In the chondrogenic induction, histology and IHC analysis show eMSC pellets stained positive for safranin O, alcian blue, and collagen type II but not for collagen type I (Fig. 2). Conversely, ePBP pellets did not display positive staining for any chondrogenic indicator, whereas collagen type I was detectable, suggesting a nondifferentiated phenotype (Fig. 2). To evaluate whether ePBPs required a longer time period to differentiate towards cartilage, pellet cultures from ePBPs were also maintained in induction medium for 3 weeks. No difference was observed in comparison with the 2-week-old neotissue at the histology and IHC level (Fig. 3). The cartilage-specific gene expression was assessed via the differentiation ratio of collagen type II to collagen type I [44, 45]. We observed a higher differentiation ratio in eMSC pellet cultures than in monolayer-cultured eMSCs (Fig. 4). Interestingly, we also noted the ratio increase in our control pellets that were not exposed to TGF-β1. The absence of TGF-β1 in ePBP pellet cultures displayed an increase of approximately 100-fold in the differentiation ratio compared with monolayer ePBPs. However, this was not observed in ePBP pellets incubated in the presence of TGF-β1 (Fig. 4). The effect of TGF-β1 is in agreement with other equine studies using MSCs and chondrocytes ongoing in our laboratory (data not shown).
In the osteogenic induction medium, the presence of alkaline phosphatase-positive cells was observed in all donors analyzed. The cells clearly altered their morphology toward more cubical shape with spike extensions and increased in size. In bone marrow samples, 82.5% ± 17.1% (mean ± SD; range, 60%–100%) of the cells were positive for alkaline phosphatase, compared with peripheral blood samples showing a large variation, ranging from 3%–100% (38.5% ± 39.1%). This divergence was not related to age because these extremes represented two 20-year-old Swiss warm-blooded horses. The negative controls kept in regular culture medium showed no change in their morphology, and very few cells stained positive for alkaline phosphatase (Fig. 5).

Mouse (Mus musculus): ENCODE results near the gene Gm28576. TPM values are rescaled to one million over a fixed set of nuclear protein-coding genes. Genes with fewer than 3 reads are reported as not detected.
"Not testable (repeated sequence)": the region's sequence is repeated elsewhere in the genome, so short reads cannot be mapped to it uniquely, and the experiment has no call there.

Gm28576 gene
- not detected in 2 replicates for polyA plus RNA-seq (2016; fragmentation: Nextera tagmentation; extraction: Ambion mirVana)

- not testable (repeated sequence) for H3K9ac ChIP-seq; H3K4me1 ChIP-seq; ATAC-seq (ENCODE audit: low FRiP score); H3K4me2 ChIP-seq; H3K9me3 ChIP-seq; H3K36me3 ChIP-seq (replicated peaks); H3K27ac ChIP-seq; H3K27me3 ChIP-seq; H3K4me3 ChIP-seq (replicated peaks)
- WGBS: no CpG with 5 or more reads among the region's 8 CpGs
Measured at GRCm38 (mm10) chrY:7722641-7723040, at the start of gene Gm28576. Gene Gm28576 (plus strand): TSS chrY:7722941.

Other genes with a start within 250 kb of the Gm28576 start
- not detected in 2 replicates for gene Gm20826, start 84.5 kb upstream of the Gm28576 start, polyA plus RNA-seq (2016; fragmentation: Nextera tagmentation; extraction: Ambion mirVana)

The adipogenic induction revealed a weak positive result in samples of eMSCs as well as in ePBPs as determined via oil red O staining (Fig. 6). Human MSCs showed much stronger lipid droplet development in parallel. Here, the ePBPs showed once more their increased sensitivity compared with MSCs. High cell detachment rates (cell death) and even confluent cell sheet detachment were observed in ePBPs exposed to adipogenic induction medium, whereas this phenomenon was limited in MSCs. In the negative controls kept in base culture medium, no lipid staining was detectable in either cell type.
In the current study, we have demonstrated the feasibility of isolating and propagating fibroblastoid cells from equine peripheral blood samples. In comparison with bone marrow-derived equine MSCs, where we could obtain adherent cells in all samples, we were successful in obtaining progenitors from only 36.4% of the donors. ePBPs appeared to reach senescence after passage 5 and developed an elongated morphology with sharp borders. The eMSCs appeared morphologically normal and did not show obvious signs of reduced proliferation capacity. It is possible that the isolation and propagation procedure of these cells may be improved by using specific substrates already described, such as fibronectin  or collagen type I .